The “Freedom Convoy” had gridlocked Canada’s capital city for more than two weeks before the police force approved a detailed plan to handle it, a senior Ottawa police officer told the public inquiry into the Liberal government’s use of the Emergencies Act.
Acting Deputy Chief Patricia Ferguson said Thursday that Ottawa police assumed the protesters would not stay beyond the first weekend and relied at first on a boilerplate plan that had been used for other downtown events involving big crowds, such as Canada Day celebration.
The Ottawa police made no contingency plans, she said.
In hindsight, Ferguson said she would have given more credibility to early warnings from the Ontario Provincial Police and other intelligence suggesting the group planned to stay for weeks.
Police were aware of those warnings, but they weighed it against other intelligence and moved ahead with their standard events plan, she said.
The only contingency plan in place focused entirely on bringing in some extra officers for the weekend and there were no plans to deal with the possibility that protesters would stick around.
It wasn’t until Sunday evening, when nearly 700 trucks did not clear out, that police began to realize their mistake.
“We had been talking about demobilization plan up until that point, and clearly that was not the plan that was going to be required,” she said Thursday.
When the weekend came and went, police realized they needed to “pivot.” But coming up with a plan B proved to be a struggle, Ferguson said, in part because the service did not have officers who were focused solely on the planning.
The other problem Ferguson highlighted was that staff were already exhausted after working the previous week and through the weekend.
“I would describe us as being on our knees and having run a marathon for the last two and a half years, and it felt like they’d moved the finish line 100 yards … and given us 200 pounds to carry to get to the end,” she told the Public Order Emergency Commission, which is scheduled to hold public hearings in downtown Ottawa through to Nov. 25.
“Staffing was, I would say, our number 1 Achilles heel in all of this.”
A formal and approved plan didn’t materialize until Feb. 13, after protesters had occupied the city’s streets for two weeks.
She told the commission that the invocation of the Emergencies Act on Feb. 14 “greased the wheels” of that plan, which culminated in police beginning to clear protesters from the streets on Feb. 18 with the help of more than 2,000 extra officers.
Justice Paul Rouleau, who is leading the commission on the Emergencies Act, asked Ferguson if there was any contingency that involved allowing the protest to continue lawfully.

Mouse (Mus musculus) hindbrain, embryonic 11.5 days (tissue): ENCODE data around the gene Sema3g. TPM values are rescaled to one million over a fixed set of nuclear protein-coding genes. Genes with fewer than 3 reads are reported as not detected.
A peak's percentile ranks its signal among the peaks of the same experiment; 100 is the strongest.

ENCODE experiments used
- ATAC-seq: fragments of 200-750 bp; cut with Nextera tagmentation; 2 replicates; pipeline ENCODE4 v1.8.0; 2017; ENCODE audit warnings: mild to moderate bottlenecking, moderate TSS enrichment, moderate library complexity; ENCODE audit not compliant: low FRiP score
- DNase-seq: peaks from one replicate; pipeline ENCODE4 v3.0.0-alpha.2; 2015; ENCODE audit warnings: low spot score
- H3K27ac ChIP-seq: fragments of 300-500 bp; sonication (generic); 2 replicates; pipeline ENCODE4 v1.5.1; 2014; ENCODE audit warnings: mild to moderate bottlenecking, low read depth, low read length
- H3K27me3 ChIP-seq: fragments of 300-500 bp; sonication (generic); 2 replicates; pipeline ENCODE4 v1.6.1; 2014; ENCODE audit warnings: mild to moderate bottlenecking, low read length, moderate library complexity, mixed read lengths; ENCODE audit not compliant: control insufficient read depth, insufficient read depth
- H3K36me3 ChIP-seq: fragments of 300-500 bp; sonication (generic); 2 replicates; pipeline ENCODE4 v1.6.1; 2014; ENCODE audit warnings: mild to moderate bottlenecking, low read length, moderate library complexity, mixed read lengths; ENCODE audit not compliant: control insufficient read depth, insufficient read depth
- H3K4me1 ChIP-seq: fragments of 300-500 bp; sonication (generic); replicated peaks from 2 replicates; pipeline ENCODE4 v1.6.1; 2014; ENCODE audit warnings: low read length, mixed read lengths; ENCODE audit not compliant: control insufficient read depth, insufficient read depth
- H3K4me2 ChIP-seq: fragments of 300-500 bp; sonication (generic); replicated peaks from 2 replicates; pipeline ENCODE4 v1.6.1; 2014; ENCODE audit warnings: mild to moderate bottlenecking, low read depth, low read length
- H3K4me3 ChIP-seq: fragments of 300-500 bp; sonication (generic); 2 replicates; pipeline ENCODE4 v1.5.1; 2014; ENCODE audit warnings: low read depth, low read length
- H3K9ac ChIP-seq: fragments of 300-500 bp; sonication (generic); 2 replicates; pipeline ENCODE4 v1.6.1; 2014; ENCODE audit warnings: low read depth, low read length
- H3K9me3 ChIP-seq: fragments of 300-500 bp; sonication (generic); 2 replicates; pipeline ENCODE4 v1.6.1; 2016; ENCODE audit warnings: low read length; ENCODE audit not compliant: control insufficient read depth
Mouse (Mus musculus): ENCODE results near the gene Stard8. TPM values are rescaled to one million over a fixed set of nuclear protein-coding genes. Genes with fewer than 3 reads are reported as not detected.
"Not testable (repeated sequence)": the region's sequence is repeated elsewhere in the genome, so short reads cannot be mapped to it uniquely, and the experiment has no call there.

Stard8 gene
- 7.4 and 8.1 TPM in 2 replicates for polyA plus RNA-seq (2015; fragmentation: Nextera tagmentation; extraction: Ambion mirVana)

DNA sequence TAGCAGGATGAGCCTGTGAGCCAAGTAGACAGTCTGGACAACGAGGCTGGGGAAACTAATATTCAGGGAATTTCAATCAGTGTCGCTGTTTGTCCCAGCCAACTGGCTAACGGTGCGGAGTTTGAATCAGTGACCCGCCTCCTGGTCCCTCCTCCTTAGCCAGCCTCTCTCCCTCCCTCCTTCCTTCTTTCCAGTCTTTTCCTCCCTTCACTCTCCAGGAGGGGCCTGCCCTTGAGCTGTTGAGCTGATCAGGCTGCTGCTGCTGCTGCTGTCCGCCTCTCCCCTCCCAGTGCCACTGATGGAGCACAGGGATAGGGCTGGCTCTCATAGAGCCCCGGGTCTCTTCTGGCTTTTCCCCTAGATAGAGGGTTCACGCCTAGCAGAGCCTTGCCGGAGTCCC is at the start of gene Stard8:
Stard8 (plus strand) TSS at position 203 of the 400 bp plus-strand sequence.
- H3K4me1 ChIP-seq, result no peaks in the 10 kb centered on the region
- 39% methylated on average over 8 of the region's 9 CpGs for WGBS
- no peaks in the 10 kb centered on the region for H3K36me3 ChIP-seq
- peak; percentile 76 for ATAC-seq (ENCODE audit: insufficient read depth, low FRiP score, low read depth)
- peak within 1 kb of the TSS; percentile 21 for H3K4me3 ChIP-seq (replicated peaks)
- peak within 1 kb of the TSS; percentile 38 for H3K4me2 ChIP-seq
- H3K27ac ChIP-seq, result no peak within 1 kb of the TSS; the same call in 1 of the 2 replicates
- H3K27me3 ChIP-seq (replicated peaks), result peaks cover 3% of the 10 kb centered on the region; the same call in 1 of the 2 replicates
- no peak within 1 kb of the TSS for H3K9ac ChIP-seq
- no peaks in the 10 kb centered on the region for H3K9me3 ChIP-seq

“I don’t know if those conversations were happening,” Ferguson replied.
In the meantime, Ferguson said a certain level of lawlessness set in around downtown Ottawa, and police were so stretched that they weren’t able to investigate every serious incident that was reported to them.
As the service tried to come up with a way forward, Ferguson said the chief of Ottawa police at the time, Peter Sloly, started directing operations outside of the chain of command.
He asked for a plan focused on public order, which would typically be developed alongside strategies to deal with traffic and other elements, Ferguson said. That public-order plan never materialized.
Ferguson said a real plan was not outlined on paper until Feb. 9, more than a week after the protesters arrived.
In her notes from a meeting, she recorded that Sloly said of anyone who undermined the plan: “I will crush them.”
“I was aghast at the comment,” said Ferguson, who had arguments with the chief about the aggressive nature of “the plan” and advocated for negotiating with protesters.
A scathing assessment of the response up to that point was prepared by a team of partner agencies, including the RCMP, OPP and subject matter experts from other police services called the “integrated planning cell.”
The report described the response as of Feb. 10 as reactive, tactical, aggressive and risky, and “not intelligence led.”
The planning group also suggested the Ottawa Police Service was focused on maintenance, not on resolving the protest, which Ferguson said was true because of the number of officers available.
In an interview with the commission, presented as evidence during her testimony, Ferguson noted that Sloly “may have been distrustful” of the planning team because he knew some of the people from his time serving in Toronto, including that city’s former police chief, Emergency Preparedness Minister Bill Blair.
In earlier testimony, the head of the OPP’s provincial operations intelligence bureau told the commission he did not see direct evidence of the threat of extremist violence among the protesters.
“Everyone was asking about extremism, we weren’t seeing a lot of it,” Supt. Pat Morris said in his testimony Wednesday.
He said the lack of violent crime was “shocking,” and that many political and media reports that suggested the protest was influenced by Russia or Americans and characterized the protesters as extremists were “problematic.”
During cross-examination, he told a lawyer representing the Freedom Convoy organizers the OPP had no credible intelligence of espionage, sabotage or threats of physical violence or damage to property that might be committed by individuals with political, religious or ideological motivations.
However, his testimony was contradicted by reports from his agency and others, including notes from a Jan. 24 meeting between intelligence agencies that indicated it was clear the protest was “garnering a lot of support” and raising millions of dollars, with more groups getting involved, including “the farmers and right-wing extremists calling for major disruptions.”